Worldwide Tax News
China Notice on Continued VAT Exemption for Domestic R&D Equipment
China's Ministry of Finance, Ministry of Commerce, and State Administration of Taxation have published Notice 121/2016 on the continued value added tax (VAT) exemption for domestic research and development (R&D) equipment purchased by R&D institutions. The exemption applies from 1 January 2016 to 31 December 2018 for approved domestic R&D institutions and foreign-funded R&D centers, subject to certain conditions.
For foreign-funded R&D centers, specific conditions for the VAT exemption depend on when the R&D center was established:
- For R&D centers established on or before 30 September 2009, the following conditions apply:
- Total investment of at least USD 5 million, and annual R&D expenses of at least CNY 10 million;
- At least 90 full-time research and development personnel; and
- Total equipment purchases of at least CNY 10 million since the establishment of the center.
- For R&D centers established after 30 September 2009, the following conditions apply:
- Total investment of at least USD 8 million (no annual expense condition);
- At least 150 full-time research and development personnel; and
- Total equipment purchases of at least CNY 20 million since the establishment of the center.
Before the exemption can apply, the R&D center must be examined and approved by the competent authority as to whether the conditions are met.
Click the following link for Notice 121/2016 (Chinese language), which replaces the previous notice on the exemption, Notice 88/2011.
U.S. GAO Finds New Debt-Equity Regs in Compliance with Promulgation Rules
On 28 November 2016, the U.S. Government Accountability Office (GAO) released its report on the compliance of the IRS's promulgation of new debt-equity rules to address corporate inversions and earnings stripping. The rules were published in the Federal Register as final and temporary regulations entitled "Treatment of Certain Interests in Corporations as Stock or Indebtedness" on 21 October 2016 (previous coverage).
The rules, which were strongly opposed by trade groups and lawmakers on both sides of the aisle, establish threshold documentation requirements that ordinarily must be satisfied in order for certain related-party interests in a corporation to be treated as indebtedness for federal tax purposes, and treat as stock certain related-party interests that otherwise would be treated as indebtedness for federal tax purposes.
In the GAO review, the only issue was the immediate effective date of the new rules, which as a major rule, require at least a 60-day delay in the effective date from the date the rules were published in accordance with the Congressional Review Act. However, despite the lack of delay in the effective date, the GAO determined that the IRS has complied with applicable requirements because the new rules do not apply until 19 January 2017 (90-day transition period provided in the rules).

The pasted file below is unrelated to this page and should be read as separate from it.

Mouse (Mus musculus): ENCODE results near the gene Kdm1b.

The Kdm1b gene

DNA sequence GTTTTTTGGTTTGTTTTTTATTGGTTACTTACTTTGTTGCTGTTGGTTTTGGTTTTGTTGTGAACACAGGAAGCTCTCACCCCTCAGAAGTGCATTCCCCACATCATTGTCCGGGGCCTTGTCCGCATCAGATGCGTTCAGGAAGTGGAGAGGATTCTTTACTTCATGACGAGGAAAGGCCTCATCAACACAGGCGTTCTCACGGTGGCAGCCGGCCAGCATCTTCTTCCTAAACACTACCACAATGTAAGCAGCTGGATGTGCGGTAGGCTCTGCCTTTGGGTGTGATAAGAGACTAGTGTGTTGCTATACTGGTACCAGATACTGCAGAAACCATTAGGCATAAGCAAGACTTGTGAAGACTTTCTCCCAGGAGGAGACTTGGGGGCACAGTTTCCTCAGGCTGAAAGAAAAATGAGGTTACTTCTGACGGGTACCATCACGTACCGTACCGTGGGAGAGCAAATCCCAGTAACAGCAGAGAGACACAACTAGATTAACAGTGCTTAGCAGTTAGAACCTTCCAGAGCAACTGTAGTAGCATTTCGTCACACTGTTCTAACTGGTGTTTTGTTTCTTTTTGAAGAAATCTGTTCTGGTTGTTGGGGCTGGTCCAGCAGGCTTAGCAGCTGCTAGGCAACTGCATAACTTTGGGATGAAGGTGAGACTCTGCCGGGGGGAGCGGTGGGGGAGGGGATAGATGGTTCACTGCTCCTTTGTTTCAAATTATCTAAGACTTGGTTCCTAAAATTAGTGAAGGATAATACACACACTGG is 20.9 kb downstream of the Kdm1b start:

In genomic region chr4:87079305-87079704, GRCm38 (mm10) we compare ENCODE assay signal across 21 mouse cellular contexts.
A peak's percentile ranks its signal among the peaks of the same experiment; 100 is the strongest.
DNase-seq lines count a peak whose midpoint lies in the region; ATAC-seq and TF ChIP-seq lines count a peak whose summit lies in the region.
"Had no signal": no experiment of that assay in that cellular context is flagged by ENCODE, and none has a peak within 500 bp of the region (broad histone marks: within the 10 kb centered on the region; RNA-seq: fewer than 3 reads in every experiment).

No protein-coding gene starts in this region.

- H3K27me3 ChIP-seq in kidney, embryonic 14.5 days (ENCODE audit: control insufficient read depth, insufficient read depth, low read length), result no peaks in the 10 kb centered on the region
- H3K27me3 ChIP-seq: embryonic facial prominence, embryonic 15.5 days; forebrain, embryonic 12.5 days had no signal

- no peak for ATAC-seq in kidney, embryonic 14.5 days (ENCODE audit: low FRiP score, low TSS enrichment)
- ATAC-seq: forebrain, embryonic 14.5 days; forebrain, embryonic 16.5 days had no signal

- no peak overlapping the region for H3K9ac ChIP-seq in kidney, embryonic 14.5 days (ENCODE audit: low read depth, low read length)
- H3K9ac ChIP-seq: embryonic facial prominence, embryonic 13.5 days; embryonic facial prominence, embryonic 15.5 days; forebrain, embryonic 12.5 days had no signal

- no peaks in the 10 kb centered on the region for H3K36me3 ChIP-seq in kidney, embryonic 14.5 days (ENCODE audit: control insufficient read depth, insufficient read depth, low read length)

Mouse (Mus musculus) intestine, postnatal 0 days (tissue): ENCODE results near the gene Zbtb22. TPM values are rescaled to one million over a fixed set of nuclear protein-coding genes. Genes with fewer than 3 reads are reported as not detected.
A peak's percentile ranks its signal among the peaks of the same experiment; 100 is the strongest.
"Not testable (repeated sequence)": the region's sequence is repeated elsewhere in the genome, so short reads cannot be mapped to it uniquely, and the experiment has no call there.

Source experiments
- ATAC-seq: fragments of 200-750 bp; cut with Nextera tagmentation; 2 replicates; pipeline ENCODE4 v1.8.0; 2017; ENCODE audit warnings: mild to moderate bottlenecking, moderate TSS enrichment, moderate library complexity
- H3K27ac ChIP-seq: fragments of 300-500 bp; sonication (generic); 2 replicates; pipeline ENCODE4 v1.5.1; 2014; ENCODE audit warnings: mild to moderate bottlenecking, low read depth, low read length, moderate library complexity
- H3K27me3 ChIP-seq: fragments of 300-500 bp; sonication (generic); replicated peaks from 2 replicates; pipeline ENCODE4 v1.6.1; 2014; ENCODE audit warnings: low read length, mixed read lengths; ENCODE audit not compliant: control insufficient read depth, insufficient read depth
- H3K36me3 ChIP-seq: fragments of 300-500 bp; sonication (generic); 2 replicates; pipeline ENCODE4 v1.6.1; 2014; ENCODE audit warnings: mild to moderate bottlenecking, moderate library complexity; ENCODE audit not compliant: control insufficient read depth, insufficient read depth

Australia Consults on Draft Diverted Profits Tax Legislation
On 29 November 2016, the Australian Treasury published draft legislation for consultation on the introduction of a Diverted Profits Tax (DPT) (previous coverage). The DPT is a penalty tax imposed at a rate of 40% on profits that have been artificially diverted from Australia by multinationals. In particular, the DPT would apply to an entity (relevant taxpayer) if:
- It is reasonable to conclude that a scheme (or any part of a scheme) was carried out for a principal purpose of, or for more than one principal purpose, that includes a purpose of:
- enabling a taxpayer (the relevant taxpayer) to obtain a tax benefit, or both to obtain a tax benefit and reduce a foreign tax liability; or
- enabling the relevant taxpayer and another taxpayer (or other taxpayers) to obtain a tax benefit, or both to obtain a tax benefit and reduce a foreign tax liability;
- The relevant taxpayer is a significant global entity — that is, broadly, a member of a group with a member that is a global parent entity whose annual global income is at least AUD 1 billion; and
- The relevant taxpayer obtains a tax benefit in connection with a scheme involving a foreign associate.
The DPT will not apply if it is reasonable to conclude that one of the following tests applies to the relevant taxpayer:
- The AUD 25 million turnover test — this test will apply if, broadly, the sum of the Australian turnover of the relevant taxpayer and the Australian turnover of any other Australian entities that are part of the same significant global group does not exceed AUD 25 million;